Abstract / Synopsis

The Human Genome Project introduced large-scale collaborations involving dozens to hundreds of scientists into biology. It also created a pressing need to solve discrete mathematics problems involving tens of thousands of elements. In this paper, we use minimal path lengths in the Erdős Collaboration Graph between prominent individual researchers as a measure of the distance between disciplines, and we show that the Human Genome Project brought laboratory biology as a whole closer to mathematics. We also define a novel graph reduction method and a metric that emphasizes the robustness of collaborative connections between researchers; these can facilitate the analysis of both within- and between-community connectivity in collaboration graphs.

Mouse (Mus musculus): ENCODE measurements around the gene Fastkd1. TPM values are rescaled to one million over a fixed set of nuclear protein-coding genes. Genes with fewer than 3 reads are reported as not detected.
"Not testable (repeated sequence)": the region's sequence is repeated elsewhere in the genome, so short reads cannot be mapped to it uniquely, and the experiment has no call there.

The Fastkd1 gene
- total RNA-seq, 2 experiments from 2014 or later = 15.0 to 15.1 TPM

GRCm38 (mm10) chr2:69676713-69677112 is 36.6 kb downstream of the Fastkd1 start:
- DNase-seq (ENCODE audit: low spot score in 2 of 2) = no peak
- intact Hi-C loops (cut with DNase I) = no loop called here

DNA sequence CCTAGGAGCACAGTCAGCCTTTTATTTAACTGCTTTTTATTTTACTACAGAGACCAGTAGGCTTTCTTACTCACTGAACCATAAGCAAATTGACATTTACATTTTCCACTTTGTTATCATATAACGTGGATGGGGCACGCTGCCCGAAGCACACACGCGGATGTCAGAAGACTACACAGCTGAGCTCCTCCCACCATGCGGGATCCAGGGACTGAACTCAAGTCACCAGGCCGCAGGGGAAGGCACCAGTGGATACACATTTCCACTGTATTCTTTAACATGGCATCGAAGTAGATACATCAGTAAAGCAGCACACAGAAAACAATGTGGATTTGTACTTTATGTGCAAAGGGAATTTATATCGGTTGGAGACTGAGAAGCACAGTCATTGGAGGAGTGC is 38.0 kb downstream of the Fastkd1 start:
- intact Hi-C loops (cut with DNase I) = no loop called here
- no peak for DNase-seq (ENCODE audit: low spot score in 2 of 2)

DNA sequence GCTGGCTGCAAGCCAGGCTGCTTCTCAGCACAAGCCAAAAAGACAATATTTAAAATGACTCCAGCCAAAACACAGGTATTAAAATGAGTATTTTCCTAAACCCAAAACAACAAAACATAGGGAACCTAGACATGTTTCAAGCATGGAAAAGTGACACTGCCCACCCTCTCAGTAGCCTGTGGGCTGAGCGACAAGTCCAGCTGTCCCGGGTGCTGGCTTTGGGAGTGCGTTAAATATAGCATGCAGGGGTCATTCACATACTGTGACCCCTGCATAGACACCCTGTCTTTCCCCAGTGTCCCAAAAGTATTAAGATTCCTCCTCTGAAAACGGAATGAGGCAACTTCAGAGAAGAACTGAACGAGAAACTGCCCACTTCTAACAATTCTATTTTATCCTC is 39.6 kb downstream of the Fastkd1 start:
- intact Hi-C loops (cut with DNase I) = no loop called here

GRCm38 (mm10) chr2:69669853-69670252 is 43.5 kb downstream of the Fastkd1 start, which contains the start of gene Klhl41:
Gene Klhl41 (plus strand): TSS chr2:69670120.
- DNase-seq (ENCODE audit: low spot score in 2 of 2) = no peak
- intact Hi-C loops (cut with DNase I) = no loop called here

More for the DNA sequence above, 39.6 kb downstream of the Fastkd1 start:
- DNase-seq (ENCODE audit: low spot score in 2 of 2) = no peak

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© Chris Fields

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